It's nearly November and that means that for the eighth(!) consecutive year I'll be spending the month writing a 50,000 word novel. I always have a blast doing this, even though I do ge a bit apprehensive in late October. I wonder if I'll really have enough time this year. If I can justify the extra couple of hours it takes to maintain the word count. Maybe I'll run out of ideas or finally realize just how crappy the writing is. Etc.
But I do it anyway. I think it's good for me. I've managed to get my daughters to try it before, and maybe this will be the year they really follow through (a teacher at their school is promoting it, too). In order to help spur my young writers along, I've shamelessly offered all manner of bribes: a nanowrimo t-shirt? You bet. Stickers? Done. Extra computer time? Check. Crocheted one-ear-flap beanies in the yarn of your choice? Check and check.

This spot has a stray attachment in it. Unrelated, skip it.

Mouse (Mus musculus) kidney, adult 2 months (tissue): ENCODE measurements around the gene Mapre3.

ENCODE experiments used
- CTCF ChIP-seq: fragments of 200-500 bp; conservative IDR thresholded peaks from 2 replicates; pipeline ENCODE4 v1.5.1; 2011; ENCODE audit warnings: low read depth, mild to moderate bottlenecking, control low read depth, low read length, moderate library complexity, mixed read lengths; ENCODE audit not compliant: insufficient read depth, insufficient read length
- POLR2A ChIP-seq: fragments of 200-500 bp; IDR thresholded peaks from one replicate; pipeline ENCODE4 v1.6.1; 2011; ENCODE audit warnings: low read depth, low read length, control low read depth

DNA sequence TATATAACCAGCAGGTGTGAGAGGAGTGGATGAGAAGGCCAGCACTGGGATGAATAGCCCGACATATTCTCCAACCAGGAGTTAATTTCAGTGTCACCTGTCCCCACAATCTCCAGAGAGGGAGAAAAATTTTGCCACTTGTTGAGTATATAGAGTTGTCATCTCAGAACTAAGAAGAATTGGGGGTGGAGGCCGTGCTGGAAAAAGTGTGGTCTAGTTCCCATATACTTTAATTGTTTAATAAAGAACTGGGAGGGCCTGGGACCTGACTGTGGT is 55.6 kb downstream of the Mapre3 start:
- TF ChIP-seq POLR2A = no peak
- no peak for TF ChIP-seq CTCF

I've refined my own strategy over the years. The basic idea is to keep up with the word count daily, rather than doing the "binge" method of waiting until the weekend and trying to bang out 10k words. That's not a supportable model in my life (though it certainly works for other writers!). But not me. I'm a slow and steady guy -- I try to keep up with the 1,667 words per day that I need to get 50k by 11/30/12. I write a bit before work, then through lunch time, and then finish up what I don't get done that evening. I can easily type 40 words per minute (I can type much more quickly, but then I do tend to go back and do editing which slows things down tremendously) so if I have the scene/plot all set in my mind, I can usually get the 1,667 words typed before heading home after work. Then there's the matter of catching up with the weekend words. I try to get a little ahead during the week, to build up a kind of word buffer for the weekends when I can't guarantee I'll have time.
I've finally finished the three books I wrote for my daughters in 2008, 2009, and 2010. They're finished, edited, and just waiting around for me to decide what to do with them.
Now, time to go try to plan out some plot points for this year's novel.